Florida's big role in campaign
For McCain and Romney, Thursday’s debate at Florida Atlantic University presented a chance to step out smartly in the struggle for victory in next week’s Florida primary. McCain got a boost when the New York Times endorsed him Thursday night. On the Democrats' side, the Times endorsed Clinton.
For Giuliani and Huckabee, it represented perhaps a last, best hope to shake up a statewide — and national — campaign that appears to be slowly leaving them behind.
Rep. Ron Paul, a libertarian-leaning Texan with a vocal following, also had a spot on the stage for the prime-time debate.
Florida is the first big state to vote in the nominating campaign, the first winner-take-all contest in terms of delegates and the final election before a virtual national primary on Feb. 5.
NBC's Brian Williams, the debate moderator, pointed out that in recent years, no Republican has won the party's presidential nomination without first winning the Florida primary. Polls suggested Romney and McCain were co-frontrunners in the state. Giuliani and Huckabee were well behind.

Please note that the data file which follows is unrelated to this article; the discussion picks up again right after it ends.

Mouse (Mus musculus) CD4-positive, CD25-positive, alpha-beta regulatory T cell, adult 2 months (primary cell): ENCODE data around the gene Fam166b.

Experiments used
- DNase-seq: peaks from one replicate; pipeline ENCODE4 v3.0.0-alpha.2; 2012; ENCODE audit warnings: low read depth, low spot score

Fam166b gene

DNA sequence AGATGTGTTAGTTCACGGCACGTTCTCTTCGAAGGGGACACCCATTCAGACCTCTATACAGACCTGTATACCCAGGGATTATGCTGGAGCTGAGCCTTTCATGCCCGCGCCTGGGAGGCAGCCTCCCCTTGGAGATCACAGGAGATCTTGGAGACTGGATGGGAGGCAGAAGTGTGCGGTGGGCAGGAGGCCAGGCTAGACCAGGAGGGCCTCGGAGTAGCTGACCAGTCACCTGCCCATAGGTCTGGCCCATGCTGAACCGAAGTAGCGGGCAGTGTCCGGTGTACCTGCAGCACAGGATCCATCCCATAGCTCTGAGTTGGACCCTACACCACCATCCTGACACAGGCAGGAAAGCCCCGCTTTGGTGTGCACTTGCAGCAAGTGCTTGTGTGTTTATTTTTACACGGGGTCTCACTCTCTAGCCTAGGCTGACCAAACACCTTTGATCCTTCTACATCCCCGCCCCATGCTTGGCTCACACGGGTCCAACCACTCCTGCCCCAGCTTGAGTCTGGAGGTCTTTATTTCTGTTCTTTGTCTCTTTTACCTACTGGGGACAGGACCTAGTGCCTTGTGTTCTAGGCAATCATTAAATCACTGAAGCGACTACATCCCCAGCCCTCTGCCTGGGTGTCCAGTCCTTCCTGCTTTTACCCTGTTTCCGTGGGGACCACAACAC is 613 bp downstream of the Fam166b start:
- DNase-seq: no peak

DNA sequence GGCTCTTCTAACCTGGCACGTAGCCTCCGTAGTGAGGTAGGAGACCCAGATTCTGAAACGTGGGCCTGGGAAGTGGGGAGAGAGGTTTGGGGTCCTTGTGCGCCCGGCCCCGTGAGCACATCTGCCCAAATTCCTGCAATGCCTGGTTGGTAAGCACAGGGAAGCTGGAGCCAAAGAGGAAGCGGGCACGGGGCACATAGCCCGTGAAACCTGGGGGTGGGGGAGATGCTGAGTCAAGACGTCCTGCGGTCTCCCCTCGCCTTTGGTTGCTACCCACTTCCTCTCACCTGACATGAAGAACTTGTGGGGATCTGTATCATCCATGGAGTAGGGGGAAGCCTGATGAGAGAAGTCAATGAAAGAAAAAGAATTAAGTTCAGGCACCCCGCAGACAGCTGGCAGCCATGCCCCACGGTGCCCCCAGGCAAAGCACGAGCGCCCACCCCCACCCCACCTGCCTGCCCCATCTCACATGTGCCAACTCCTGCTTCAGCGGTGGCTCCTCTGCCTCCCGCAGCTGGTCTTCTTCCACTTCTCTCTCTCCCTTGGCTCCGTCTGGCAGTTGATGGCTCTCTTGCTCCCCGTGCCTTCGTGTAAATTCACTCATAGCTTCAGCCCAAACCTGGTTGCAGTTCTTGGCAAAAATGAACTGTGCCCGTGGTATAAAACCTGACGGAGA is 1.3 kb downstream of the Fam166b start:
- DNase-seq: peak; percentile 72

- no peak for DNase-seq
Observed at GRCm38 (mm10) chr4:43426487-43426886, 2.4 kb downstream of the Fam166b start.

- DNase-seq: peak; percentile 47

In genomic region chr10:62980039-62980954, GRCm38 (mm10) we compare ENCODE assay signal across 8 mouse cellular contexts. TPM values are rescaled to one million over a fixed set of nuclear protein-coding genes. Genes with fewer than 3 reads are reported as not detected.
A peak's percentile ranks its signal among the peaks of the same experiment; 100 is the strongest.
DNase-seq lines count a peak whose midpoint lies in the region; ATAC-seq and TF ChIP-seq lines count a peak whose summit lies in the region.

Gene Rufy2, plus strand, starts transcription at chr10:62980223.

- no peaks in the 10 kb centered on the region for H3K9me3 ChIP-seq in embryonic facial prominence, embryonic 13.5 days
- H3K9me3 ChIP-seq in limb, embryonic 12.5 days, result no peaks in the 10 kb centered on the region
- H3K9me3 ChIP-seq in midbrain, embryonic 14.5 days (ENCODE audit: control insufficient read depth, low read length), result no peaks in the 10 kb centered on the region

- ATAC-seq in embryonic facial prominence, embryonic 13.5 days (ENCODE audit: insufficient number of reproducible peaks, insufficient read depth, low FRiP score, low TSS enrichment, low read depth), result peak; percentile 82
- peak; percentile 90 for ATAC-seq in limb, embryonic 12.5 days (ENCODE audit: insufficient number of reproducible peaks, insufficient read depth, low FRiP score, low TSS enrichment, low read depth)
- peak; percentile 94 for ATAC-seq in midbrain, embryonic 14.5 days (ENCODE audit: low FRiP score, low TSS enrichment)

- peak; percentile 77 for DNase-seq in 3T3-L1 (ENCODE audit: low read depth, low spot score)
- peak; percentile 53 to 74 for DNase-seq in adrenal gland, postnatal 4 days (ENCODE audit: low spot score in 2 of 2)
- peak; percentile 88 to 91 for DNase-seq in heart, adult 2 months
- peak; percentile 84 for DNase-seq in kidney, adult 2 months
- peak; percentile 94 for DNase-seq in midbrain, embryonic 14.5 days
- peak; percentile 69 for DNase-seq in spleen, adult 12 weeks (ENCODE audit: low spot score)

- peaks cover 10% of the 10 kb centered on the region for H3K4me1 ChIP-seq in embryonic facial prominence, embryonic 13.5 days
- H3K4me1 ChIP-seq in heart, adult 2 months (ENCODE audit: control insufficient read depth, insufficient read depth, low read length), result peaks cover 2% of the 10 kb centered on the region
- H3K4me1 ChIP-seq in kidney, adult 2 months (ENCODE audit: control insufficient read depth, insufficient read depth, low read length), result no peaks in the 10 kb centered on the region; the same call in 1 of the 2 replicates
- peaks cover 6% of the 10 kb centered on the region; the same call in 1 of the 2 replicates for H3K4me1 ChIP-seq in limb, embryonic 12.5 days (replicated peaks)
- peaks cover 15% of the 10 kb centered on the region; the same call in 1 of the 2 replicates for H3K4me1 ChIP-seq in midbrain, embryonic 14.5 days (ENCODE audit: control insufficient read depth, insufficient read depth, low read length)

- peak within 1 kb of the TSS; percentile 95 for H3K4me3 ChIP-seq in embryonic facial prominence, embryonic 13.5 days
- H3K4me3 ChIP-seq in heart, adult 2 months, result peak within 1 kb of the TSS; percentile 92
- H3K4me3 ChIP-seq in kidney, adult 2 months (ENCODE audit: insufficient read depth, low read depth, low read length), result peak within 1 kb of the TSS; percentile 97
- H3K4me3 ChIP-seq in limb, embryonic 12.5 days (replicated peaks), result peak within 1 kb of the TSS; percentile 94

Blunt questions, criticism of Clintons
The 90-minute debate featured a series of remarkably blunt questions to the five candidates on stage.
Asked about polls that showed him dropping dramatically in voters' esteem, Giuliani drew a laugh.
"This has become a very competitive race," he said, adding that he expected to come from behind much like the New York Giants did in reaching the Super Bowl. "When Mitt Romney asked me a question, he asked me a very nice question, so I think I lulled him into a false sense of security."
McCain was asked about his mother's statement that he lacked support from certain elements of the Republican Party. He claimed he had won the Republican vote in the New Hampshire and South Carolina primaries, then pivoted to add that he won the support of independents as well.
"They know I'll put my country ahead of my party every time," he added, attempting to portray himself as more electable than his rivals in the general election.